After the pay increase vote and contrary to the Constitution of Pennsylvania Geist practically ran to the paymaster window pushing people out of his way to collect his illegal pay raise. Later, November 16, 2005, Governor Rendell signed a repeal of the pay raise after a near unanimous vote for repeal. Most of the legislators wrote checks to repay their ill gotten gains.
When Geist was asked if he was going to return the pay raise money he took he first said he was giving to his church for their parking lot. Later he claimed he repaid the money to the State treasury. One area resident inquired with Harrisburg about whether Geist had repaid the money as he claimed. The resident was told he needed to go to Harrisburg to get that information. He claimed that he went to Harrisburg but found no record of repayment by Geist. Recently a Geist campaign member was asked again about repayment of the pay raise. The representative confirmed taht Geist repaid the money and that he, a member of Geist's campaign, claimed that he saw the cancelled check. When the citizen asked the Geist camp to show him the cancelled check and to make the cancelled check public they declined. Why?
People want to believe Geist. But as Clara Pella would say: "Hey Geist! Where’s the check? Show us the check!"
Contact Geist's office Altoona Office: Gables Building, Suite 104, 1331 Twelfth Avenue, Altoona, PA 16601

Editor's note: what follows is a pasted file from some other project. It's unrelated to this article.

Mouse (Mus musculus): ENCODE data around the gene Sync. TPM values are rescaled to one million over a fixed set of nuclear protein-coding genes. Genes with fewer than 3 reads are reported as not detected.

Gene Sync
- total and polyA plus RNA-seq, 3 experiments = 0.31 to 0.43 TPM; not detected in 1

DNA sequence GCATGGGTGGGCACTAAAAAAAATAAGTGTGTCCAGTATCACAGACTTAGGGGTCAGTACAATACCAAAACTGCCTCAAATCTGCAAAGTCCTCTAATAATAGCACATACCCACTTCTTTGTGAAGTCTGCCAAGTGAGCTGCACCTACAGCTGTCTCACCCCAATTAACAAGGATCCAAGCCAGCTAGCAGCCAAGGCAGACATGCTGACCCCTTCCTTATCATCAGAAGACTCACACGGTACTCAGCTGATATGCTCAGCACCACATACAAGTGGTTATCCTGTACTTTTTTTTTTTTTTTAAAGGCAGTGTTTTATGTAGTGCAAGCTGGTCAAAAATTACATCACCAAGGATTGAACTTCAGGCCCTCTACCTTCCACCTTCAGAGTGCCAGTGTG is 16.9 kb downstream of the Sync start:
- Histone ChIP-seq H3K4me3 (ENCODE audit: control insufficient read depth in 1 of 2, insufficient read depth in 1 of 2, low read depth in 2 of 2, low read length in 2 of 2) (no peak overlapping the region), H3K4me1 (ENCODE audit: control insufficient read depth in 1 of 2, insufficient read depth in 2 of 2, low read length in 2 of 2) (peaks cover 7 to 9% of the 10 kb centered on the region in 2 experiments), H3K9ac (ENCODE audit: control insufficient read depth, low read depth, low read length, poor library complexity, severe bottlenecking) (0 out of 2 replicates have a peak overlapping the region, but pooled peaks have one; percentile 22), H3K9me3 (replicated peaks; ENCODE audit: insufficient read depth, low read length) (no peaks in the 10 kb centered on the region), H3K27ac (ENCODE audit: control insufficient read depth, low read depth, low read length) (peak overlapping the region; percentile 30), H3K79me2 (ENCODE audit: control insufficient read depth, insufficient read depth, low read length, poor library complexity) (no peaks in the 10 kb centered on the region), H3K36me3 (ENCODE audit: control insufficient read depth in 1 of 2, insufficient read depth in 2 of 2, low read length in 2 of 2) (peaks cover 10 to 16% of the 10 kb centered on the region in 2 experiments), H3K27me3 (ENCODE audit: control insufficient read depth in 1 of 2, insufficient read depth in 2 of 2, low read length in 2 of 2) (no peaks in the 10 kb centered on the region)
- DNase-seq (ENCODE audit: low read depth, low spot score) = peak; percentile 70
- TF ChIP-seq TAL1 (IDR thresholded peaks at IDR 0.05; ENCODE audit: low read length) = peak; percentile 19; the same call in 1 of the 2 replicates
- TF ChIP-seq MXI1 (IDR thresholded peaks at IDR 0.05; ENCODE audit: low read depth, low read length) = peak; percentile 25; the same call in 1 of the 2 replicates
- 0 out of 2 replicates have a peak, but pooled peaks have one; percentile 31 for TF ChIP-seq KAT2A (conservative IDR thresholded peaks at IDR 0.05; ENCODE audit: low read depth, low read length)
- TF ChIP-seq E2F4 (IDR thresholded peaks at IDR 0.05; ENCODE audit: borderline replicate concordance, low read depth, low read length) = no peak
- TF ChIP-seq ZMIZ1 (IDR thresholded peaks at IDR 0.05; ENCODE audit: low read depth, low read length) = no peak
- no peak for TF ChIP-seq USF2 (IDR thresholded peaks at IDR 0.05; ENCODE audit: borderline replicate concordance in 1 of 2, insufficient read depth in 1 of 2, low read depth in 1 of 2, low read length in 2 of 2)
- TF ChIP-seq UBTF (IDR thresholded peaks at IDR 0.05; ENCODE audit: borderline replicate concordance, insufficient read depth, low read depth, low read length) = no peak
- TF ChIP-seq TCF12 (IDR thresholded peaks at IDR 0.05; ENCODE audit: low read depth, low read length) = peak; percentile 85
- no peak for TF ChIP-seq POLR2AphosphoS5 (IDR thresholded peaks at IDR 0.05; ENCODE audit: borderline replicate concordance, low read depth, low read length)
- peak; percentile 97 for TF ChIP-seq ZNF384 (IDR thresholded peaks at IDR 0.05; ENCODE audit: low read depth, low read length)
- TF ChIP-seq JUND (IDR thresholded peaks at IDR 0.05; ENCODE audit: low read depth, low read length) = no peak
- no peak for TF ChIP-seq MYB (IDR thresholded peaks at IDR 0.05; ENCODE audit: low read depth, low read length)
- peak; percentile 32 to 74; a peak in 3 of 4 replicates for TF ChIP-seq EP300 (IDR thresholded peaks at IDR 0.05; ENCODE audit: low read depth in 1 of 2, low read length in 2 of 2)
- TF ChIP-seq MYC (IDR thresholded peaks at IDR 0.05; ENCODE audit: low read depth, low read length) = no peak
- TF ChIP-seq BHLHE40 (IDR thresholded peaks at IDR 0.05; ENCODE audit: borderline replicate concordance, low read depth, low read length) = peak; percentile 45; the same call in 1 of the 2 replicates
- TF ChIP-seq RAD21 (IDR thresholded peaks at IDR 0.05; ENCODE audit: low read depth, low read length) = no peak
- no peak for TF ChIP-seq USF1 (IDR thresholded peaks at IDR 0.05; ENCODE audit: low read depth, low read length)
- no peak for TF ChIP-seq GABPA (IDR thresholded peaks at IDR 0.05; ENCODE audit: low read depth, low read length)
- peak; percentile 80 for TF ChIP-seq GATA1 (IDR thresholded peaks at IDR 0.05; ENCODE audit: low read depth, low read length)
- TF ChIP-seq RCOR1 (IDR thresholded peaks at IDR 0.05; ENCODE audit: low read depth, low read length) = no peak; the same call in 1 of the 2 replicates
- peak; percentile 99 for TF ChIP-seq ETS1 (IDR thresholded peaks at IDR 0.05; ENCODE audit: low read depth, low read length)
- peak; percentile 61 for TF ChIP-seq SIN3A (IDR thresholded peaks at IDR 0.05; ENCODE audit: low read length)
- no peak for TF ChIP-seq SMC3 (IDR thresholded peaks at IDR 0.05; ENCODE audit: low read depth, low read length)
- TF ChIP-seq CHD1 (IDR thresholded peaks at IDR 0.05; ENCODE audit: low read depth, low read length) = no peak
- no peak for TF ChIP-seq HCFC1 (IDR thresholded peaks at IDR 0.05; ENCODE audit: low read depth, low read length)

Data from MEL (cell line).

Phone: 814-946-7218, Fax: 814-949-7915 or contact his Harrisburg office Phone: 717-787-6419 or Fax: 717-772-5142
Call and ask him if he to show you the cancelled check made out to the state treasury. "Where's the check."
 Article 2 Section 8 of the Constitution of Pennsylvania states: Compensation The members of the General Assembly shall receive such salary and mileage for regular and special sessions as shall be fixed by law, and no other compensation whatever, whether for service upon committee or otherwise. No member of either House shall during the term for which he may have been elected, receive any increase of salary, or mileage, under any law passed during such term.
Article 3, Section 1
Changes in Term of Office or Salary Prohibited
No law shall extend the term of any public officer, or increase or diminish his salary or emoluments, after his election or appointment.
(Emolument: salary, fee, or profit from employment or office (from the Merriam Webster dictionary)
PA public pensions’ future may mean even higher taxpayer costs
Major private-sector pensions, investment experts suggest lowering rates
By Eric Boehm | PA Independent | March 30, 2012 |
HARRISBURG — Pennsylvania’s two public pension systems have a combined unfunded liability of about $37 billion, but because of the way the liability is calculated, the actual amount to be paid in coming years is likely higher.
If the funds used assumed rates of return in line with the private sector and as suggested by investment consultants, the actual liability exceeds $50 billion.The state’s two pension systems — the Public School Employee Retirement Commission, or PSERS, and the State Employees Retirement System, or SERS — are funded by state taxpayers, employees in the system and investment returns. See the full story here: